Highschool theatre department stages immersive horror double bill with pro results
Among Los Angeles Halloween Haunts that act as non-profit fundraisers, Halls of Horror presents a surprisingly professional veneer. Although created by high school students, the annual production is part of the curriculum at the Theatre Department of the Los Angeles County High School for the Arts, which educates not only aspiring actors and playwrights but also set and costume designers. In effect, there is an entire team studying the artistic and technical skills needed to produce a horror-themed immersive theatrical experience; consequently, the high school origins are apparent mostly in the youthful appearance of the cast.
Now in its fourth year (five if you count a year off during the Covid pandemic), Halls of Horror is back on home turf after haunting a San Gabriel high school last year. LACHSA occupies Building #20 on the campus of Cal State Los Angeles, which provides ample indoor and outdoor space for the annual double bill of immersive plays. This year’s offerings are The Mine and The Carnival, which complement each other by taking different approaches in terms of both form and content.
Halls of Horror 2023 Review: The Mine
The Mine is a the live-action equivalent of an intense short story with a killer conclusion. The linear narrative fits neatly into a claustrophobic setting that could have served as a traditional Halloween haunt: a descent through a cursed mine shaft in search of survivors. As much fun as that would have been, the experience is enhanced by the theatrical element, which begins while you wait in line. Costumed characters issue cryptic warnings about the mine. A mother begs you to find her daughter, lost within its depths, while someone else mocks her optimism, insisting that the missing girl is long dead.
Two guides show up, take you down an elevator and into the mine. Their characterizations are straightforward but effective: one wants to push through to the end no matter what; the other is ready to bolt at the first sign of trouble, and the signs keep coming. Human remains suggest the search may be hopeless, as does a partially disemboweled woman who garbles a few words before passing away.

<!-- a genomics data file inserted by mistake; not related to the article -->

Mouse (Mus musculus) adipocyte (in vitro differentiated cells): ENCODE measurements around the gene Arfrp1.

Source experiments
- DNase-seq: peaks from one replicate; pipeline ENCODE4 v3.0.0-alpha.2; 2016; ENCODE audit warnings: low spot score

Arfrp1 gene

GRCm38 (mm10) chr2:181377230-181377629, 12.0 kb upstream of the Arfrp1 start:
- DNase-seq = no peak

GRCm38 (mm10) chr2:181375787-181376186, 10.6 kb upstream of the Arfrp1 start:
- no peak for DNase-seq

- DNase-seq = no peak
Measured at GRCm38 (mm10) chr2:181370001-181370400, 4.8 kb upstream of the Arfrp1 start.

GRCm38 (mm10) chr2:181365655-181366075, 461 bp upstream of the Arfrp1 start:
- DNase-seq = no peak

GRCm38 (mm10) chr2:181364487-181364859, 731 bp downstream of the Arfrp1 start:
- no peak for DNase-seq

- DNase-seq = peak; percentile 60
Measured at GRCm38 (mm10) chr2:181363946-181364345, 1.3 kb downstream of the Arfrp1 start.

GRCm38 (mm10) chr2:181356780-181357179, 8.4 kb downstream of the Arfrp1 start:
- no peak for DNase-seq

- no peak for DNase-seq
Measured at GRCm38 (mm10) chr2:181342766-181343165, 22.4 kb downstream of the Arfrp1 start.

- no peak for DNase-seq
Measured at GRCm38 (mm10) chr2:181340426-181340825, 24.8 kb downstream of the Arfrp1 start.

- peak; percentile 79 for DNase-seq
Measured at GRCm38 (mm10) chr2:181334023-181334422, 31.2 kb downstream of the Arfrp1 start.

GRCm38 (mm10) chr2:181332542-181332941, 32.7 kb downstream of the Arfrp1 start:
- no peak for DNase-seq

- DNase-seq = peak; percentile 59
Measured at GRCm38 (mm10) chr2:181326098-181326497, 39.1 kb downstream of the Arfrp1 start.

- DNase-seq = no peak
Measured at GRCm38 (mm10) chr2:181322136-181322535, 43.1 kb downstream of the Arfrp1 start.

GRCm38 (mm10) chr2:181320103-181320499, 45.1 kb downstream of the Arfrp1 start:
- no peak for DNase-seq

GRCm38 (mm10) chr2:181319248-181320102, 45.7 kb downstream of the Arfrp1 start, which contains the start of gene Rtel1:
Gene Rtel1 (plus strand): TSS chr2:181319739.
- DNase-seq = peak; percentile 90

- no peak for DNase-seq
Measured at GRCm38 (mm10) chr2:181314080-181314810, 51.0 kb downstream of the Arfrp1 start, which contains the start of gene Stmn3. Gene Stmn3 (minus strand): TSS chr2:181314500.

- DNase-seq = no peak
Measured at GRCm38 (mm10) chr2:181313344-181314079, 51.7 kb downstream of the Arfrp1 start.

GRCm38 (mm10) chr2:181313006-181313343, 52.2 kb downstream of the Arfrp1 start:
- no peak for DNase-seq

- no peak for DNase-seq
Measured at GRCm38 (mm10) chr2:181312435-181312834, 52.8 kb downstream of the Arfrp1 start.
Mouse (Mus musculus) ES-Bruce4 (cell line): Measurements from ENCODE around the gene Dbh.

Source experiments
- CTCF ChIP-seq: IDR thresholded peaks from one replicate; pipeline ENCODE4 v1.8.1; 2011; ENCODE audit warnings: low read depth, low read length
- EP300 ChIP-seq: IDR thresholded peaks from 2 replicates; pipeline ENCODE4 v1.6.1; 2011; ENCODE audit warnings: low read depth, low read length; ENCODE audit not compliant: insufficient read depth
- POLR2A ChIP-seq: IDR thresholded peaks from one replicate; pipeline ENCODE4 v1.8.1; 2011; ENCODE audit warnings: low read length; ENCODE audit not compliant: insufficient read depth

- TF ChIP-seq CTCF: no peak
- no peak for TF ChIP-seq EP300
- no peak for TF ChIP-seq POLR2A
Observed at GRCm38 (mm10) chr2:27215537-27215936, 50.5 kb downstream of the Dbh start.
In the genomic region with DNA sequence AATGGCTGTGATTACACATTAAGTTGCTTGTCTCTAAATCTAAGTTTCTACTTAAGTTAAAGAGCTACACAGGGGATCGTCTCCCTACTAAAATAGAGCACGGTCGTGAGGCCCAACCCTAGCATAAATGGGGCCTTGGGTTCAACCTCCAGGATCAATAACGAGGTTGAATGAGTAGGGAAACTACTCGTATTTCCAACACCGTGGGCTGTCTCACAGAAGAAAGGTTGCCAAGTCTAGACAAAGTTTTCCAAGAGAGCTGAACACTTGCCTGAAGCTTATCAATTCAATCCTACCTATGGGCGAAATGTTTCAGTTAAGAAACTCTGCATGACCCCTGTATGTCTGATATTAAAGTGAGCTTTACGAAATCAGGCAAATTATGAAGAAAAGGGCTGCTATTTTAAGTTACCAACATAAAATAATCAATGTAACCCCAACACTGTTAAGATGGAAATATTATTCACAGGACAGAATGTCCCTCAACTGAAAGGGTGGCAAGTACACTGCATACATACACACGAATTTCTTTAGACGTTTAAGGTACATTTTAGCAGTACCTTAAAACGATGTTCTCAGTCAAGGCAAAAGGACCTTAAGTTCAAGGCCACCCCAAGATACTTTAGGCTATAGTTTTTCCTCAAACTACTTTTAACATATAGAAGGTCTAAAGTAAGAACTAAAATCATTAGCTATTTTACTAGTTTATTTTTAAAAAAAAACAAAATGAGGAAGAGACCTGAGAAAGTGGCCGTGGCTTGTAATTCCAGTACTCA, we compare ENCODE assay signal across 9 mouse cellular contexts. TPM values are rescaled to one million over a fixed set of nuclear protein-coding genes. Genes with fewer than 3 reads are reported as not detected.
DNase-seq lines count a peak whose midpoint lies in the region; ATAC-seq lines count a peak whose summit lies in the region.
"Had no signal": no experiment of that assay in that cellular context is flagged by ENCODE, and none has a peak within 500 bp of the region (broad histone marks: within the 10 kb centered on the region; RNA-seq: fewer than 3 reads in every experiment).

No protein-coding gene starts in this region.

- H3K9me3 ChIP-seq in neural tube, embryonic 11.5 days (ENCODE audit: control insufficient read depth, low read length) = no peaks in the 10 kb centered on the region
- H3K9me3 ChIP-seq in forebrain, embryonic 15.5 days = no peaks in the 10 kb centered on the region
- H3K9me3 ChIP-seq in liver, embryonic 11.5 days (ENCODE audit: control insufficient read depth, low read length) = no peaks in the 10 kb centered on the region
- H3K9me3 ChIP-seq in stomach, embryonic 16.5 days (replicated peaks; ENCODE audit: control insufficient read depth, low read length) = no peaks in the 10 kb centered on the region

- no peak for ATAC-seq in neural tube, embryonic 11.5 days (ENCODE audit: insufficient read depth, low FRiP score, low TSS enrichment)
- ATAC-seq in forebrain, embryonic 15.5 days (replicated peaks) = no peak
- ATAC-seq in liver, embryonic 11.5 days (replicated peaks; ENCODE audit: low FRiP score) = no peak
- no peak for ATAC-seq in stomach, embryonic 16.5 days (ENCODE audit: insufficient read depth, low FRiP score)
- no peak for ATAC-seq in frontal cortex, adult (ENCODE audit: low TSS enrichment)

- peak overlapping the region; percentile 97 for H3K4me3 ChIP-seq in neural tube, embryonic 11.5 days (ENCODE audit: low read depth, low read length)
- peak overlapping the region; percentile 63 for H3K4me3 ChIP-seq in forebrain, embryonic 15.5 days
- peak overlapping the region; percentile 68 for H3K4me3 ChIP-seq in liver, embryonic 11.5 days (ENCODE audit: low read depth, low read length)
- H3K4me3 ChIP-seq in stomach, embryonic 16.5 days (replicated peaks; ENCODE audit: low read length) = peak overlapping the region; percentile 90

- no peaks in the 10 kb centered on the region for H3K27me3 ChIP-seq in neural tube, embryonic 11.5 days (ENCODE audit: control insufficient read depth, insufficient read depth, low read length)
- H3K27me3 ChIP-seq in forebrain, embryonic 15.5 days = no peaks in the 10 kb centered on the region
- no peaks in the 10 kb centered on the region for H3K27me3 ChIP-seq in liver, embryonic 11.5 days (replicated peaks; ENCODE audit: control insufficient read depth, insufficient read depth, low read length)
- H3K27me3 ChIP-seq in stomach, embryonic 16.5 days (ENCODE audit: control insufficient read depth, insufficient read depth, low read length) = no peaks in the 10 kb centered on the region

Pushing deeper into the mine, you enter a ghastly chamber of horrors where wounded members of a previous search party gasp out a warning about a fearsome Wendigo who overpowered them. Eventually, you find the missing girl in a candlelit chamber suggesting a makeshift shrine to the Wendigo. But is the creature real, and can you save the girl? The answers to your questions will be drowned in screams echoing through the tunnel as you flee….
Production design does a good job of simulating a subterranean setting, and shadowy lighting helps sell the horror, especially the climactic appearance of the Wendigo. What sets this above a simple walkthrough is the lean, well paced story, aided by the two leads who sell the dynamic between their characters. Ironically, despite their widely divergent responses to their peril, they come to not dissimilar ends when a twist ending turns their rescue mission on its head. It’s a good example of how a clever touch can turn a simple tale into an effective shocker.
Halls of Horror 2023 Review: The Carnival
The Carnival is more ambitious in narrative structure, depicting key scenes to the entire audience in between branching off for one-on-one interaction with the characters. (The narrative strategy is borrowed from Downtown Repertory productions like Fangs!, whose writer Devon Armstrong mentors the LACHSA theatre program.) Apparently set during the Roaring ’20s (judging by the costumes), the story begins with a big tent performance that goes wrong when a dancer mysteriously chokes to death. The Master or Ceremonies tries to pass this off as an unfortunate happenstance, but reactions among the performers suggests they suspect something more sinister.